# January 2012 Quick Hits

January 13, 2012 11:38 by JohnStagich
• How to remove a .Net project/solution from Team Foundation Server (TFS) source code control?  From within Visual Studio 2010, File->Source Control->Change Source Control..., and then unbind the project/solution.  Here is the link where I found this information.

# December 2011 Quick Hits

December 22, 2011 12:31 by JohnStagich
•  Here is another way to clear browser cache with Internet Explorer: F12, Ctrl+R

• I wanted to include the build date in an "about" form for a Windows desktop application.  Below is code to get the build date of the application.

' Get Build Date information.

Dim _ExecutingAssemblyName As String = Assembly.GetExecutingAssembly.GetName().Name
Dim _ExecutingAssembly As Assembly = Assembly.GetExecutingAssembly

Try
Dim _buildDate As Date = File.GetLastWriteTime(_ExecutingAssembly.Location)
lblBuildDate.Text = lblBuildDate.Text +
" " + _ExecutingAssemblyName + ", " + _buildDate.ToString
Catch

lblBuildDate.Text = " Error trying to find Build Date."
EndTry

•  Here is a link to a free interactive .NET tutorial from Motti Shaked.

# July 2011 Quick Hits

July 29, 2011 13:00 by johnstagich
• Here is a link to David Padbury’s blog on using Isotope with Knockout.js.  Check it out!

• This issue has been covered before in other blog posts, but I want to reiterate what you can do when you get the following error message when working with Microsoft SQL Server: The database could not be exclusively locked to perform the operation.  (I received this message when I tried to change the name of a database.)

A fix for this problem is to set the restrict access property of the database to a SINGLE_USER.  Next, make your change (In my case I changed the name of the database).  Followed by, setting the restrict access property back to MULTI_USER .

You can set the restrict access property through either T-SQL code or from SQL Server Management Studio.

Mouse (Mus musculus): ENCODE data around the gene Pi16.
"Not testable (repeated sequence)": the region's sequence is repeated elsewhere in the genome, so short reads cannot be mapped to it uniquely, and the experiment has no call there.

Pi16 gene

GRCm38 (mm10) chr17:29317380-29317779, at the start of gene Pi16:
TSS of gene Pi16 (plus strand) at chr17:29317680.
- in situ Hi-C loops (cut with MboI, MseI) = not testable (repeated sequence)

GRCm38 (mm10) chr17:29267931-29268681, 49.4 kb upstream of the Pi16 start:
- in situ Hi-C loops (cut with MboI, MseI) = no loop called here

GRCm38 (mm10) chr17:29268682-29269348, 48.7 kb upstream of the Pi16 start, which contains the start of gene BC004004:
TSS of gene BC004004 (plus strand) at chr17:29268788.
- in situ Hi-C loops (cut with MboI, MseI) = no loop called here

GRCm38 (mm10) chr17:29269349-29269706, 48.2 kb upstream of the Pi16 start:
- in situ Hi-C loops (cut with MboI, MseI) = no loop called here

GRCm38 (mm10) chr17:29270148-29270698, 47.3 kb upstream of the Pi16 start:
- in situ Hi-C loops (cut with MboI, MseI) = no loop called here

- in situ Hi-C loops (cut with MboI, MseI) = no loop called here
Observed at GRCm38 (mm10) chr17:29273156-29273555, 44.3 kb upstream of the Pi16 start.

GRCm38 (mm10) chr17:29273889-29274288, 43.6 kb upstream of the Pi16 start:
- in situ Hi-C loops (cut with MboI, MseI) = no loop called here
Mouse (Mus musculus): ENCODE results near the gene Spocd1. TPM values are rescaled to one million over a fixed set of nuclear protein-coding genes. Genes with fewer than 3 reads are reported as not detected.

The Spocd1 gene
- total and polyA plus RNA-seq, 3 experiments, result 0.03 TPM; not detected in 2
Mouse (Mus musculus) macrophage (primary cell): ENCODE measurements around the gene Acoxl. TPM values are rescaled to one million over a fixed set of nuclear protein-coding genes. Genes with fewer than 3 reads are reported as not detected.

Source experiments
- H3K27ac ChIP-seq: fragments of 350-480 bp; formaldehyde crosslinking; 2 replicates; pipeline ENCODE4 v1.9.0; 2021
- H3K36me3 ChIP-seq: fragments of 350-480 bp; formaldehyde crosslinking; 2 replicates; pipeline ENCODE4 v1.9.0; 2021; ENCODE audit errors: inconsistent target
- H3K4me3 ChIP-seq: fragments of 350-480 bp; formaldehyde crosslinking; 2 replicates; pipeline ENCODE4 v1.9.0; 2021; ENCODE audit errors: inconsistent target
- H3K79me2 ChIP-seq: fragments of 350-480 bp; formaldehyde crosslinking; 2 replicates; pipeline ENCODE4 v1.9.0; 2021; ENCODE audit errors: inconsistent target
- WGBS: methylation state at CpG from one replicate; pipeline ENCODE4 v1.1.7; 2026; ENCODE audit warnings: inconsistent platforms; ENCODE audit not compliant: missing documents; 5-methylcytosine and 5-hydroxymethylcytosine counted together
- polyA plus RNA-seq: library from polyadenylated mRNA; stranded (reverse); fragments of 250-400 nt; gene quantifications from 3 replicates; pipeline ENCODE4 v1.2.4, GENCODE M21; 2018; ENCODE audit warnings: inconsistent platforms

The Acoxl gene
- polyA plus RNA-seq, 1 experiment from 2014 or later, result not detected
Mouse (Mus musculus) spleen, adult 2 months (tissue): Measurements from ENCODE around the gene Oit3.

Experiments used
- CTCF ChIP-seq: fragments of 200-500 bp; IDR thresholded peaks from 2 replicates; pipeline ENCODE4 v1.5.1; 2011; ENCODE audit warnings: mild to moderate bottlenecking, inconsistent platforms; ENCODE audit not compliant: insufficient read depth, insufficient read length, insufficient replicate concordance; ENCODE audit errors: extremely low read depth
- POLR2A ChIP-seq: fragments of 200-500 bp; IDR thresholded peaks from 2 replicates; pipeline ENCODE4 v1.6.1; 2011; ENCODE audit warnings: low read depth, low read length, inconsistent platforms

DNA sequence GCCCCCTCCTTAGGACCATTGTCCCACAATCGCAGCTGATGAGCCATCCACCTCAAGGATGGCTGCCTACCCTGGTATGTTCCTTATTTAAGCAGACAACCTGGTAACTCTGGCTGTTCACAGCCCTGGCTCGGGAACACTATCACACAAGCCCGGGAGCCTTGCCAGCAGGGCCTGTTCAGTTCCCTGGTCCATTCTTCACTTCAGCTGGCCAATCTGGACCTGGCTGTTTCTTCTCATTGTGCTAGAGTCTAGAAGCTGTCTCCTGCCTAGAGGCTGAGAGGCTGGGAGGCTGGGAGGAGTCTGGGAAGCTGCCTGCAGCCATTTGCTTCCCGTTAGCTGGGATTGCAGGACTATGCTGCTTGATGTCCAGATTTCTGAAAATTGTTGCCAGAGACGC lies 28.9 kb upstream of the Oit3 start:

T-SQL Code:

ALTER DATABASE [database_name] SET SINGLE_USER WITH ROLLBACK IMMEDIATE
ALTER DATABASE [database_name] SET MULTI_USER

SQL Management Studio:

Right mouse click on the database and select properties.  Under Select a page, click on Options.  Scroll down to the State Group and find the Restrict Access property and change its setting accordingly.

Here is the link where I found this fix.

• A link to Orchard CMS.  Orchard CMS is a free, open source content management system that allows users to rapidly create web sites on the Microsoft ASP.NET platform. It is built on a flexible extensibility framework that enables developers and customizers to provide additional functionality through extensions and themes.

# June 2011 Quick Hits

June 14, 2011 09:44 by johnstagich
• I had a request to have a company logo that was incorporated into a larger image contain a link to a new company website.  The solution: Create an HTML image map and refer to that image map in the <img> tag.  I used Paint.Net to get the coordinates of the logo for the coords attribute of the <area> tag.  For more details, follow this link.  Thanks Nebojsa Pajkic!

<map name="CompanyLogo">

<area shape="poly" coords="32,92,89,65,147,96,87,122,48,114" href="http://NewCompanyWebSite.com" />

</map>

<img src="images/largeImageWithLogo.jpg"  usemap="#CompanyLogo">

• Here is a link on how to optimize WPF performance.  Here is link for a performance profiling tool for WPF from MSDN.

I am the owner of Stagich Software Consulting.  Stagich Software Consulting specializes in developing Microsoft .Net/Microsoft SQL software applications.

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#### Disclaimer

The opinions expressed herein are my own personal opinions and do not represent my employer's view in anyway.